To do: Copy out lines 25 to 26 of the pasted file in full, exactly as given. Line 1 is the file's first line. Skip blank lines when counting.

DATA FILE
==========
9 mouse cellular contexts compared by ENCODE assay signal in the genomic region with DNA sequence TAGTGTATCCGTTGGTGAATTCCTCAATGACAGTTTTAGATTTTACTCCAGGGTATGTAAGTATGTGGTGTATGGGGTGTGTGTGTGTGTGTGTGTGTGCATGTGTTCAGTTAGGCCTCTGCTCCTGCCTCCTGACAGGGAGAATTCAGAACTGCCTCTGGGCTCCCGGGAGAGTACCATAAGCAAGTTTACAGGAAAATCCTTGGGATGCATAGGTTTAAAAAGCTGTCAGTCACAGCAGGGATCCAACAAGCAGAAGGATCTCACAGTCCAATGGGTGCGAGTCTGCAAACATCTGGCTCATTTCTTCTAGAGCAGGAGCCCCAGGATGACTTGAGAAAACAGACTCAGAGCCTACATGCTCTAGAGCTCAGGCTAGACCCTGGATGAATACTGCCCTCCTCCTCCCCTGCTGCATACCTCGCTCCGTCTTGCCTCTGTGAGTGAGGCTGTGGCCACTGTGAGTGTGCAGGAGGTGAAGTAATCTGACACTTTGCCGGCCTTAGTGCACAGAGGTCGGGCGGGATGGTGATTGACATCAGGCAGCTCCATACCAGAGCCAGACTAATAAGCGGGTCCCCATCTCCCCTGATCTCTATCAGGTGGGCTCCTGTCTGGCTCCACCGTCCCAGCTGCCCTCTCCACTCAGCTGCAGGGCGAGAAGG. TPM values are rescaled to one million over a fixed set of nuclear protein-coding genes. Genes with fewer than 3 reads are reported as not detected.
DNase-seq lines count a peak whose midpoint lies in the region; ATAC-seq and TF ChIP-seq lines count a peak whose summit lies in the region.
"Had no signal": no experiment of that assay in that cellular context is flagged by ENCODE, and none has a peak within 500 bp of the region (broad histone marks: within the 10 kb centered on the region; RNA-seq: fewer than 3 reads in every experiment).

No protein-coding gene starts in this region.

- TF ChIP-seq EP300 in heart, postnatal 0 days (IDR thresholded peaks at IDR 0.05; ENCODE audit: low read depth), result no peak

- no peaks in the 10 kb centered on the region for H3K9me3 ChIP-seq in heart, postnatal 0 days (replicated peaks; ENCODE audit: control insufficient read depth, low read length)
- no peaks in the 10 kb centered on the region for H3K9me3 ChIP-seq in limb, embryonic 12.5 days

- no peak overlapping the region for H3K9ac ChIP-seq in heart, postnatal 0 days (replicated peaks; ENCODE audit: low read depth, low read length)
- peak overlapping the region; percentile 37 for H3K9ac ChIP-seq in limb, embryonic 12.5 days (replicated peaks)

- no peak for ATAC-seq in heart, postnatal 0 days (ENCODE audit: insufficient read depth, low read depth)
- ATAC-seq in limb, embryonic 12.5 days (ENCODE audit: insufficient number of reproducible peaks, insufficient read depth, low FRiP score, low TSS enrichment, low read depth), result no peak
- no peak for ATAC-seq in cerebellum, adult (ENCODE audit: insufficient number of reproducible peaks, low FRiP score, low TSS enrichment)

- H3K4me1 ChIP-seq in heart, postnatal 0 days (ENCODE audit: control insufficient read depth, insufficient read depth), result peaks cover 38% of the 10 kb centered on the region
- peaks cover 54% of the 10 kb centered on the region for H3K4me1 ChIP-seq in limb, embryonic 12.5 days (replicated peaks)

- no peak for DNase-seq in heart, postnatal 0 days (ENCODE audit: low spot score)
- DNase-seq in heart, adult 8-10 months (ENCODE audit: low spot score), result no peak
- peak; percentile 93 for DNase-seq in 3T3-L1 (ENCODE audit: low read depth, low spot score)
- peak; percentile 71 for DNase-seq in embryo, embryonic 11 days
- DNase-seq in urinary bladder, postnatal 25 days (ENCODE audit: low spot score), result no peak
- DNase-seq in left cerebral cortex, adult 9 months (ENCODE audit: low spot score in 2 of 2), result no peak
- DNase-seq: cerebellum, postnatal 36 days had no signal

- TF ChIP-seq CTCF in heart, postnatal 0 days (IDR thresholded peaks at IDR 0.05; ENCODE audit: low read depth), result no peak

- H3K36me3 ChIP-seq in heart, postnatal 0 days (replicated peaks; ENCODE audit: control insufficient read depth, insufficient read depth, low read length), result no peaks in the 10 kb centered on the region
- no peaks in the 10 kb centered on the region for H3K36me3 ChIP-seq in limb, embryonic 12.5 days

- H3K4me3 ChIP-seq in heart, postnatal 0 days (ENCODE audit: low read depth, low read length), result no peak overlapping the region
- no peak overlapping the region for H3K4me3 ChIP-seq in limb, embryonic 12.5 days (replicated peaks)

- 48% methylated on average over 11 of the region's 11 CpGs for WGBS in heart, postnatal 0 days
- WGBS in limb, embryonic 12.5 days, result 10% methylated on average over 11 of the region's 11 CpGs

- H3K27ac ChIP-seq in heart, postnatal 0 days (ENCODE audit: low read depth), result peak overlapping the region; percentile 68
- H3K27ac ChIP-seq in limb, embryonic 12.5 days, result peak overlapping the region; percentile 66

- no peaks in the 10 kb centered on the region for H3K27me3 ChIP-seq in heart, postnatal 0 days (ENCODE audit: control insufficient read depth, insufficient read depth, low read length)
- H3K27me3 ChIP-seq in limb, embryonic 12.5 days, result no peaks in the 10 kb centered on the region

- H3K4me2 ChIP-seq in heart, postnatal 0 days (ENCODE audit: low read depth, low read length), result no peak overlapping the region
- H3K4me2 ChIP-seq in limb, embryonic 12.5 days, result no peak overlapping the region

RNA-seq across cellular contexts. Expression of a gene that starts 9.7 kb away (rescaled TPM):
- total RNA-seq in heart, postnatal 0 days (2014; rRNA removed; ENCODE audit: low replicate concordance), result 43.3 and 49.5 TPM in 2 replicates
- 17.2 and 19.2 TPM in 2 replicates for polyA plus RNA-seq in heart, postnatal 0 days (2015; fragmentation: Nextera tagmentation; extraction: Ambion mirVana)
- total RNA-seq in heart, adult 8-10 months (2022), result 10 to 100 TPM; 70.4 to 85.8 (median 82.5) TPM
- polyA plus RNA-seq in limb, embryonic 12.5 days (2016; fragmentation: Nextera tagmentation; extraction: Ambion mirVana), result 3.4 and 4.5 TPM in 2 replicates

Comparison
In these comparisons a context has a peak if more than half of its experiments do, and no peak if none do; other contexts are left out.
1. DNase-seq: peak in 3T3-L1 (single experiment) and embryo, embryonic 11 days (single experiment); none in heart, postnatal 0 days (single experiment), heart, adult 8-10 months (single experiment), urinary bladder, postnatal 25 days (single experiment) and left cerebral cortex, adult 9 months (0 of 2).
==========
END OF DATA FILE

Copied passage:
- H3K4me3 ChIP-seq in heart, postnatal 0 days (ENCODE audit: low read depth, low read length), result no peak overlapping the region
- no peak overlapping the region for H3K4me3 ChIP-seq in limb, embryonic 12.5 days (replicated peaks)